BRISTOL, R.I. — The nations oldest 4th of July celebration is a few days away. This year will mark the 234th annual observance of the Fourth of July Celebration in Bristol.
Early Sunday afternoon families crowded the lawn at Independence Park for a free puppet show for children.
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In attendance Sunday was Fran O’Donnell, the General Chairman for the Bristol 4th of July celebration. She said the evening concerts draw in an attendance of 1,000 to 3,000 spectators.
According to O’Donnell, keeping them safe is the top priority.
“Key to our whole celebration is the police department. They don’t really like to talk about security, but I will tell you that there are undercover cops, bomb-sniffing dogs. They’re just amazing,” said O’Donnell.
Given the time of year, she said summer storms also pose hazards.
Ray Levay is the chairman of music and entertainment. He said all the events will continue on despite any rain. But, when you mix in lightning or strong wind, safety becomes priority number one.
During the event of strong winds, stage crews are evacuated and the roof of the platform is lowered. This will protect the structure from any wind damage. In the Tweet seen below, you can see the blue roof is on a track system. Allowing the roof to be raised and lowered.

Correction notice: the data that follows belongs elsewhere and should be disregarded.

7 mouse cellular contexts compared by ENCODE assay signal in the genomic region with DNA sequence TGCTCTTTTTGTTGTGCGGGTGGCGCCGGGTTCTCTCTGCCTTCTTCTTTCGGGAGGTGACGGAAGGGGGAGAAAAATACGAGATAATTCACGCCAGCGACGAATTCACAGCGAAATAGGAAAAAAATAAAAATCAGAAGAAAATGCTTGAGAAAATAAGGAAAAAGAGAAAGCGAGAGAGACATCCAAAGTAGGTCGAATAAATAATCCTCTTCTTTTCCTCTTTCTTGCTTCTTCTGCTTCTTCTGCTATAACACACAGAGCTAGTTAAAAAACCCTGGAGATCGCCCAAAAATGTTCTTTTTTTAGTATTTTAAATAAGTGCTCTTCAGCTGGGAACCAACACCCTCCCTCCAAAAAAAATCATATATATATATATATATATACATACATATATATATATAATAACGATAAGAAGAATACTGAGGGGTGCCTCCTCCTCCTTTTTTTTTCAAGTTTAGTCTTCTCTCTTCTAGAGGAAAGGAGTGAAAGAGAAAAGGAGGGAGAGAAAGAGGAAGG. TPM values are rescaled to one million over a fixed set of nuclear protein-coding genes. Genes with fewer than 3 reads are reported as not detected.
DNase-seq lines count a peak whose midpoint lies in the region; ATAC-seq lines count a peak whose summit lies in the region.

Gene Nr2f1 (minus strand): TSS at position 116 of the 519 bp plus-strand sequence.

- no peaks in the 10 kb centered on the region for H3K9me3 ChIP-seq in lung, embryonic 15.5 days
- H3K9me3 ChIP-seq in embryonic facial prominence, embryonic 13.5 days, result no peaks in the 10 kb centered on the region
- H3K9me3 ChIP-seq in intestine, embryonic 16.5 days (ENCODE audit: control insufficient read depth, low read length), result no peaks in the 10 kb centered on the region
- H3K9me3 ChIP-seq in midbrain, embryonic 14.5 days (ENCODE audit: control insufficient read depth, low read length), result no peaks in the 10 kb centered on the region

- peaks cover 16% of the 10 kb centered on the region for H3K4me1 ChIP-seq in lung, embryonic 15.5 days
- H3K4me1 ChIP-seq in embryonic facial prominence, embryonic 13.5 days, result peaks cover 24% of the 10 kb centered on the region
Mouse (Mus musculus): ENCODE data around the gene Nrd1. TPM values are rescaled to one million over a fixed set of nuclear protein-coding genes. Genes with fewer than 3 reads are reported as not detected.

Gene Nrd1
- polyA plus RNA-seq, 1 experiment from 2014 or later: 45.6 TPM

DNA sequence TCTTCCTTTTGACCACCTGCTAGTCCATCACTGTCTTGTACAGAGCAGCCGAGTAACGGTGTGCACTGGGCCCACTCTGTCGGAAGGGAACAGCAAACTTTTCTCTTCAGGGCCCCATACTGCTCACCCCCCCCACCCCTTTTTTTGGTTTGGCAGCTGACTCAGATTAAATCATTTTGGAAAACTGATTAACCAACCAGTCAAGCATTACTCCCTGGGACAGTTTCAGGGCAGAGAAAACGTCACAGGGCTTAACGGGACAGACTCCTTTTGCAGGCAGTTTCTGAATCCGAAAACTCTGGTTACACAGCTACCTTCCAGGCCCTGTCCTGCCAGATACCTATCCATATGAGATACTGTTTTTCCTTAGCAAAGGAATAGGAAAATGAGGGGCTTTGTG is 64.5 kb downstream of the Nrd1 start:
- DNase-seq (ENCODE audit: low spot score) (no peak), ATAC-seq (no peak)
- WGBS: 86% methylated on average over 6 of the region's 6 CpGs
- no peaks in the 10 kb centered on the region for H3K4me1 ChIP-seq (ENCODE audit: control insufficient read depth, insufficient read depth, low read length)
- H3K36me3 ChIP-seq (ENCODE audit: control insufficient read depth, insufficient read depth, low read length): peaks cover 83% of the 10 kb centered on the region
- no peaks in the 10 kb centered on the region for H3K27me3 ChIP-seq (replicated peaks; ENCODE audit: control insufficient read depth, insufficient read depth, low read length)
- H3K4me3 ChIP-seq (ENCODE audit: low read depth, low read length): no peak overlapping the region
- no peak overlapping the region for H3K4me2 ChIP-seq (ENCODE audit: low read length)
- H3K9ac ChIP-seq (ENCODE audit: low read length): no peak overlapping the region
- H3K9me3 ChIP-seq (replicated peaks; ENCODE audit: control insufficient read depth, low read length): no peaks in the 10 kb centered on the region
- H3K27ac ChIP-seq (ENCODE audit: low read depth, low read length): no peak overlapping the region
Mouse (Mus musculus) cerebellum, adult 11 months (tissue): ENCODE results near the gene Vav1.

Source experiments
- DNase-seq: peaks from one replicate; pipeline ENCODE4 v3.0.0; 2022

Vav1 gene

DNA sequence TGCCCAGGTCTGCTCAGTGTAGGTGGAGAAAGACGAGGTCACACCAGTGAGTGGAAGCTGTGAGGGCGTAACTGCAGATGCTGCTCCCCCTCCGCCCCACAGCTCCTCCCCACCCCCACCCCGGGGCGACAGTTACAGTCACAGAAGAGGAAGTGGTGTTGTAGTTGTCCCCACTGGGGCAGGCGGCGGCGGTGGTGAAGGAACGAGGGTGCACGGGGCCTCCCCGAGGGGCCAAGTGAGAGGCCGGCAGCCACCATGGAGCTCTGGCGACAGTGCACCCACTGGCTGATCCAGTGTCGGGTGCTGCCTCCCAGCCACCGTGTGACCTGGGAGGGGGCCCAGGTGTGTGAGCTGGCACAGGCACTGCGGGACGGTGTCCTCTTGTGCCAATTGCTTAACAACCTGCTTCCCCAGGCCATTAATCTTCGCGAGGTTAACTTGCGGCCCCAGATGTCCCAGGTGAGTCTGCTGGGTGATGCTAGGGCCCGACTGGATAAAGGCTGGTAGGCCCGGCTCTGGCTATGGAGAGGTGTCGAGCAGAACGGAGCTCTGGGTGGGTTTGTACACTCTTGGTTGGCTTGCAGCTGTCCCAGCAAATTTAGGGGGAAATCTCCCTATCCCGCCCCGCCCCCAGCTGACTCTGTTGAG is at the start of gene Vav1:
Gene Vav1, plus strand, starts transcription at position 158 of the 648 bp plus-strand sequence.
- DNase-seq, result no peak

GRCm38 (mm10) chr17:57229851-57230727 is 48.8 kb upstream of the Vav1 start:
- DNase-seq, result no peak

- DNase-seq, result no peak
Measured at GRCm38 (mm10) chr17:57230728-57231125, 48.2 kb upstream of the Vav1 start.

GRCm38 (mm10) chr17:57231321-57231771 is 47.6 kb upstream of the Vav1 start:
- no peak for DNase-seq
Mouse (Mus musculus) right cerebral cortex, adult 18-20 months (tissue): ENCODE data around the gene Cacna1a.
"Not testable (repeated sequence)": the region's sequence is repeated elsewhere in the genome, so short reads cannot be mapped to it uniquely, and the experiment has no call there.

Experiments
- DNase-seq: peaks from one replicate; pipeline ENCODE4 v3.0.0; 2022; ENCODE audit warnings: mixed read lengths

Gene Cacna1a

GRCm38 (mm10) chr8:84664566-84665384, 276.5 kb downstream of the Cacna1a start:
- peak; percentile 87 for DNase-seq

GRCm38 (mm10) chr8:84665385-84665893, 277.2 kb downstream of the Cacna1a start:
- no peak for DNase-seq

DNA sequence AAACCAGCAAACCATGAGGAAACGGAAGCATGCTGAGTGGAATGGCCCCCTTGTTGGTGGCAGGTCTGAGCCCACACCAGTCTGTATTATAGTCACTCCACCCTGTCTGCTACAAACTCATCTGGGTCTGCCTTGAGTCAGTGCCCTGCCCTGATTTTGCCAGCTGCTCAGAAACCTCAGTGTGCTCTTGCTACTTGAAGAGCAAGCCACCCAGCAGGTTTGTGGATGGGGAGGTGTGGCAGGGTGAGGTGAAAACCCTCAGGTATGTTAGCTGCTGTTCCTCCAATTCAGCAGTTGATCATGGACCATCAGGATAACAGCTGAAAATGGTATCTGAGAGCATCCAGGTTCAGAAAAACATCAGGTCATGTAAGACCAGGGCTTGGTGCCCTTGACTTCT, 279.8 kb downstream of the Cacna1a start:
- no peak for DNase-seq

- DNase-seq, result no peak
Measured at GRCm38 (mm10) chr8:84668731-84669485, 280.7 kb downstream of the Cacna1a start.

Anyone caught outside during a strong or severe thunderstorm, Levay asks that you calmly seek shelter out of harm’s way.
Across the street from Independence Park is Portside Tavern, owned by Caroline & Rich Corrente. They have added additional outside seating during the evenings, underneath this tent.
Corrente explains the recent weather has been a problem for business.
“The first couple days, it was cold and rainy. The concert got canceled on one of them. A lot of the success of the tent on those nights has to do with the weather,” Corrente said.
The laundry list of events leading up to the 4th of July have brought in many new faces to the restaurant, according to Corrente.
“People are coming in for the summer and coming in from the concerts. We have received a lot of good responses from out of town people,” Corrente said.
More money is also being pumped into the local economy.
Fran O’Donnell says they turned to Roger Williams University last year to conduct a study of the economic impact for the community. While she didn’t have the exact numbers handy, she said there was definitely an economic impact during the three-weeks of festivities. She added, “They gave us some great ideas to go forward.”
One of those ideas O’Donnell would like to see implemented is a short survey of those attending the events.
“We would love to poll some of the people, the thousands of people who are here every night for the concerts. Where did you come from? Did you eat in town? Did you buy anything locally? Just three or four simple questions,” she said.
The cost to put on these events, minus police details, is $450,000.
Those interested in attending any events in Bristol can visit the Bristol Fourth of July website for a full list of events.